MEMPHIS, Tenn. — Jury selection begins Monday in the trial of two men charged in the 2017 road rage death of a toddler.
It was a crime that stunned the Memphis community.
The two men charged in this case are cousins who were driving in Hickory Hill in 2017 when they got into a confrontation with another driver and one of the men opened fire.
Two-year-old Laylah Washington was in a car with her mother when a bullet struck her in the head.
She died two days later.
They say 21-year-old Tylan McCray pulled the trigger. He’s charged with first-degree murder. Police said Tylan later confessed to the shooting, but his attorney later tried to get his confession thrown out.
His cousin, Brandon McCray, is charged with accessory after the fact. Police say Brandon was driving the car the gun was fired from.
Both men were identified through a CrimeStoppers tip on the one-year anniversary of Laylah’s death.
The victim’s family has been critical of how this case has been handled so far.
They wanted charges against the driver upgraded to murder and they were furious when Shelby County accidentally released Tylan McCray on a $15,000 bond.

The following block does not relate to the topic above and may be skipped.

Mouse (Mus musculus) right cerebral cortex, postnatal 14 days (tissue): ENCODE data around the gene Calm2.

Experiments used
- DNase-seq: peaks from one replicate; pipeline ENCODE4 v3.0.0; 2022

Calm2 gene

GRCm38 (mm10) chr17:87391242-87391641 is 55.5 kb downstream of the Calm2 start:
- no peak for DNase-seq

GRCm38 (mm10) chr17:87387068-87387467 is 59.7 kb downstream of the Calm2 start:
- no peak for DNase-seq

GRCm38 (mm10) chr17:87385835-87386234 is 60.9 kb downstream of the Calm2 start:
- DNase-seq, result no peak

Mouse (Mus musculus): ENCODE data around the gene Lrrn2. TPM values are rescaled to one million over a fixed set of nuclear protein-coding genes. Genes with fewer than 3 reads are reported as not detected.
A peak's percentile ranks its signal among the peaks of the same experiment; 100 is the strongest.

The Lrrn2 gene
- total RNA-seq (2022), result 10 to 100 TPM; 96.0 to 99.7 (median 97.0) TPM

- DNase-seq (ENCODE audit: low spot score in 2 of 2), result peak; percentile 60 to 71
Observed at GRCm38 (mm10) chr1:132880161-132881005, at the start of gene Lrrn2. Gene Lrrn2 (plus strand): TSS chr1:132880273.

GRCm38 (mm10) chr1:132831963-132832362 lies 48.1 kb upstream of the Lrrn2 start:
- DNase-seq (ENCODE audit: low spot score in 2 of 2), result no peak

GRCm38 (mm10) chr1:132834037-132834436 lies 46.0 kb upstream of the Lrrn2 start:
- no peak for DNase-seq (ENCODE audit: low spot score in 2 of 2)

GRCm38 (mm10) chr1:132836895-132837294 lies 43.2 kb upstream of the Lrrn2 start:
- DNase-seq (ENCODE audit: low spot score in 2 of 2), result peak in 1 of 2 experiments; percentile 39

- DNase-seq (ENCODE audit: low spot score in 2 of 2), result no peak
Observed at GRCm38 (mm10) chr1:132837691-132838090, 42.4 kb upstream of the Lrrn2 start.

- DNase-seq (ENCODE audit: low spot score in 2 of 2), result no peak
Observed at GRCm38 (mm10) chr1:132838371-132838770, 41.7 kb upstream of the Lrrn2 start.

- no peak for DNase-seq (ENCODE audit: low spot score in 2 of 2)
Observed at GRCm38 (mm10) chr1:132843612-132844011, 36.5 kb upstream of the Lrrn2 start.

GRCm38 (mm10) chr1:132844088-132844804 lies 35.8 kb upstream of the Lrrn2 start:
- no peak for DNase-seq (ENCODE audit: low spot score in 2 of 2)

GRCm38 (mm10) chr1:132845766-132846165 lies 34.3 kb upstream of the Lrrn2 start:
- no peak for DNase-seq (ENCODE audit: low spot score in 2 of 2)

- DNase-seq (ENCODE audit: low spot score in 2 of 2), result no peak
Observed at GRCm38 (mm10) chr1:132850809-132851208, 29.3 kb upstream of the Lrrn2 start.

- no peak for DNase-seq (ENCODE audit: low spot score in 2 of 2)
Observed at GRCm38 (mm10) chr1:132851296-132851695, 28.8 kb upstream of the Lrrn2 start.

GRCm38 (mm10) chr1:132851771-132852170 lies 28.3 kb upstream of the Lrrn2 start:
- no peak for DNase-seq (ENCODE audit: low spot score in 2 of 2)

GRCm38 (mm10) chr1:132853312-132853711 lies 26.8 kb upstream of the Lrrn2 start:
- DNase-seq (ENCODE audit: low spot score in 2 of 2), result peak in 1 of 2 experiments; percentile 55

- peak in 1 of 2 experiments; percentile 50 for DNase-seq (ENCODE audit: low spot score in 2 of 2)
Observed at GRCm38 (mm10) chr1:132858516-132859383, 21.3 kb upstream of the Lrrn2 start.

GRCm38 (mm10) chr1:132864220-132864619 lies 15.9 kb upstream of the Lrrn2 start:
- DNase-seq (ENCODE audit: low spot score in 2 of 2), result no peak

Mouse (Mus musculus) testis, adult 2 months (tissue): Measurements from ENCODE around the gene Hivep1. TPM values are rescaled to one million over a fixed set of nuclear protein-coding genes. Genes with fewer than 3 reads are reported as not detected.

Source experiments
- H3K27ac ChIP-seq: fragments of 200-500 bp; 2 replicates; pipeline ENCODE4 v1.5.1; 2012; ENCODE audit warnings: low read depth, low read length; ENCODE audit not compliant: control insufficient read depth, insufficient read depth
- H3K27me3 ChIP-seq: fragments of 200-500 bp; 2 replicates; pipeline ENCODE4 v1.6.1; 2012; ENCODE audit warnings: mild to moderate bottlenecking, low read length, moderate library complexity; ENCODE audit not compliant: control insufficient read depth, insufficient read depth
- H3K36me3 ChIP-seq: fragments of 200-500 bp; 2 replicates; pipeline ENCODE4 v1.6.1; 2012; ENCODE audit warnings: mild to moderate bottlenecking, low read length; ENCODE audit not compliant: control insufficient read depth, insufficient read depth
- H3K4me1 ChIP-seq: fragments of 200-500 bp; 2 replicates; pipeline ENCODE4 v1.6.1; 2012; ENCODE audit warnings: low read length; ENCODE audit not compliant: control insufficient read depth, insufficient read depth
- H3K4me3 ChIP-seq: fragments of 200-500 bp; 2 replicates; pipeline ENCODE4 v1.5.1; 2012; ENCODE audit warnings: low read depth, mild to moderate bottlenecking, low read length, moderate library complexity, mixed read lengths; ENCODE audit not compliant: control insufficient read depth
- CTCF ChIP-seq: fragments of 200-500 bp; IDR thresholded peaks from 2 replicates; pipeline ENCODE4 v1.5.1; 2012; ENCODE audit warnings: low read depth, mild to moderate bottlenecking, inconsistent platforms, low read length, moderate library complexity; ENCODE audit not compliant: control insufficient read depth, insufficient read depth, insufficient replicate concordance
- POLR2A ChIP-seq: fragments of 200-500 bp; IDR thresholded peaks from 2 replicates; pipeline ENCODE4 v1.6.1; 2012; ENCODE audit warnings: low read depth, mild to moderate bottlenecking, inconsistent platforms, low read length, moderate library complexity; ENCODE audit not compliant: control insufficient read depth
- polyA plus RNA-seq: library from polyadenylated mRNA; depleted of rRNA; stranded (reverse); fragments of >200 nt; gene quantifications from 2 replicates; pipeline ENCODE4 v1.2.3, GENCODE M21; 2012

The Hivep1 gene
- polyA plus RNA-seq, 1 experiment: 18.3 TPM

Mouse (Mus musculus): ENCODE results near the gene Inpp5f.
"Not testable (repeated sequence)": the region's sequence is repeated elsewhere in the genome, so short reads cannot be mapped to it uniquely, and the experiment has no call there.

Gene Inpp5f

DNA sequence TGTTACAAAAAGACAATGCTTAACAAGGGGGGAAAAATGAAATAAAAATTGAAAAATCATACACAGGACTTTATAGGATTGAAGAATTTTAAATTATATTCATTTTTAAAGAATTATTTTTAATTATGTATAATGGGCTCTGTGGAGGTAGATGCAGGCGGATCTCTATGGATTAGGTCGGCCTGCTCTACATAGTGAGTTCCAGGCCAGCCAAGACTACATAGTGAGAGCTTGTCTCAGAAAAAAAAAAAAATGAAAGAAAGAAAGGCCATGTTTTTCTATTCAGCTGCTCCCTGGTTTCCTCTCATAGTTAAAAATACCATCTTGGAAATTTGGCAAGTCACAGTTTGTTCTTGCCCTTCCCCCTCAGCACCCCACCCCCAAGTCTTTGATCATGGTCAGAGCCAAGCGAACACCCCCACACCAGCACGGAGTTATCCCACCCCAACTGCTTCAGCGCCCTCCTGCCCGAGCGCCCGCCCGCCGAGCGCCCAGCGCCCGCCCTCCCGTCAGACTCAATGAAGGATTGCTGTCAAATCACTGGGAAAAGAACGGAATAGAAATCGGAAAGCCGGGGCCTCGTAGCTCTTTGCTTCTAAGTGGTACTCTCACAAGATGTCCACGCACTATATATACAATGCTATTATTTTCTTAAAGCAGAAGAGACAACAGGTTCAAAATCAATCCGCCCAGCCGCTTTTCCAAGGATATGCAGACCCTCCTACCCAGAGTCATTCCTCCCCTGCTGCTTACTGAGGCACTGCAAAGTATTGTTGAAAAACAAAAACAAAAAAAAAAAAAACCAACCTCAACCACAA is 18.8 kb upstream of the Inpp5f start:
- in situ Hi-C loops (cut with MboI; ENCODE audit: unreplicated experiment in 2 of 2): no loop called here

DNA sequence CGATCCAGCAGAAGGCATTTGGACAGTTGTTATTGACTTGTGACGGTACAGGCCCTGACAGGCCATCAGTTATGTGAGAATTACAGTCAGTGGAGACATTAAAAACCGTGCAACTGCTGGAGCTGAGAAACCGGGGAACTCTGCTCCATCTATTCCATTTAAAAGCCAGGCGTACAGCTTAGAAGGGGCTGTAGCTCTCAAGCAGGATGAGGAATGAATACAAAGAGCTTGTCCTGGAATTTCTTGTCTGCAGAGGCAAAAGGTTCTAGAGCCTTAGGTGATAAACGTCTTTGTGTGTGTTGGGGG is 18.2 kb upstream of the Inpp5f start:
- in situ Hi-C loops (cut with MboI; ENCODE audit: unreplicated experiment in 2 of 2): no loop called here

The judge had set his bail at $15 million dollars but a typo led to his release.
Now, Laylah’s family will have to wait another two months for trial. One of McCray’s attorneys, Bill Massey, had an issue arise that prevented him from currently moving forward with the case. The trial has been reset for Oct. 17.
“Mr. McCray is ready for his day in court,” McCray’s attorney Lauren Fuchs said. “The Washington’s are ready for their day in court, and that day will be October 17.”
Documents also shows that jurors may be taken to the Kirby and Winchester Road area where the altercation started and along the route Washington took to get away from the gunfire and help for her injured toddler.
Laylah’s family was not in court, and her mom Leslie Washington told WREG by phone that she had nothing to say. However, Washington has been vocal about the time it has taken to get justice for her daughter’s murder.
“She won’t attend school. She won’t get a chance to graduate,” Washington said. “I mean they still giving them an opportunity to pursue dreams in their life.”